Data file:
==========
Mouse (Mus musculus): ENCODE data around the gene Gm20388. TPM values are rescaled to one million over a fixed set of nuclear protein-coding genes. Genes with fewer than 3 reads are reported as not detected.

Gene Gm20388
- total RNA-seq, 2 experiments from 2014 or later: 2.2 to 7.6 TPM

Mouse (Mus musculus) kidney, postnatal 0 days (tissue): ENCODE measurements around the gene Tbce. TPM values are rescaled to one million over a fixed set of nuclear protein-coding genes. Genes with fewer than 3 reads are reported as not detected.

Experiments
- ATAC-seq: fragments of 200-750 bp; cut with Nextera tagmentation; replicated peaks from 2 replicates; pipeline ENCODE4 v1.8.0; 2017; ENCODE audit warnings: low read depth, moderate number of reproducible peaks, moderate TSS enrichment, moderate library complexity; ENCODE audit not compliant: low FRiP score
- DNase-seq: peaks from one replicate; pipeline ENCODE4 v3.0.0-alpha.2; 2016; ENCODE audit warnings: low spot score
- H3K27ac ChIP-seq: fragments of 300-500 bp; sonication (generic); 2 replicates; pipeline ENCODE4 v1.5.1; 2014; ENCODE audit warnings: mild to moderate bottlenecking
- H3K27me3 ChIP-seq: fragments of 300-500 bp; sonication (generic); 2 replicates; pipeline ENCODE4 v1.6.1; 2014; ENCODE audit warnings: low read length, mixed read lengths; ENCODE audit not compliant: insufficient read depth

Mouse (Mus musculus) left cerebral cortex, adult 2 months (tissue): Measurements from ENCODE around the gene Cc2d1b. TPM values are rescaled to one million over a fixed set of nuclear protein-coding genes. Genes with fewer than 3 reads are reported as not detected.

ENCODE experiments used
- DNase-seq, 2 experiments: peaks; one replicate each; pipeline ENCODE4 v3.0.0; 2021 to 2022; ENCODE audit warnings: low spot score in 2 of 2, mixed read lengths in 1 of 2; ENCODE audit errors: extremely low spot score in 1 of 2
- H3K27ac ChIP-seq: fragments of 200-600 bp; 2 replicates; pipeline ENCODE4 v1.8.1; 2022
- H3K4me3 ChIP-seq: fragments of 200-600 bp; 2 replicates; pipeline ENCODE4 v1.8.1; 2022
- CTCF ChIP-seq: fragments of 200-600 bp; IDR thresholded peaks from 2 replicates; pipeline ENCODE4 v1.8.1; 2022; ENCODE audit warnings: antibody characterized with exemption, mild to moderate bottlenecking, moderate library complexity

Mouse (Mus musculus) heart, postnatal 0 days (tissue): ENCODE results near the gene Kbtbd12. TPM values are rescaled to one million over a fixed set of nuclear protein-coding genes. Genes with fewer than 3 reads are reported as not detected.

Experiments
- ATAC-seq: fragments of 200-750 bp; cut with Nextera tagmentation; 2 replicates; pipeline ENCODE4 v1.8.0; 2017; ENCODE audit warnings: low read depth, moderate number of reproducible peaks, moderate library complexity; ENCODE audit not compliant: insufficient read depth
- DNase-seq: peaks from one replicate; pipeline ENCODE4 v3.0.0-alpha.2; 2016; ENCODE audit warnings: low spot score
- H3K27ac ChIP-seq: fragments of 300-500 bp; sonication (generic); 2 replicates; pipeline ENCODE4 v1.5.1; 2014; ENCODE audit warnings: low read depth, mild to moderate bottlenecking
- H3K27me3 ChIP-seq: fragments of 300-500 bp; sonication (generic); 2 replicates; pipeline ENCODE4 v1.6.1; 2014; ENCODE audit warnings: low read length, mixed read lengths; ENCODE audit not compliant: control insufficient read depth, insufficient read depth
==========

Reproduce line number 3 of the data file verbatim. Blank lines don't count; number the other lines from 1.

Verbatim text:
- total RNA-seq, 2 experiments from 2014 or later: 2.2 to 7.6 TPM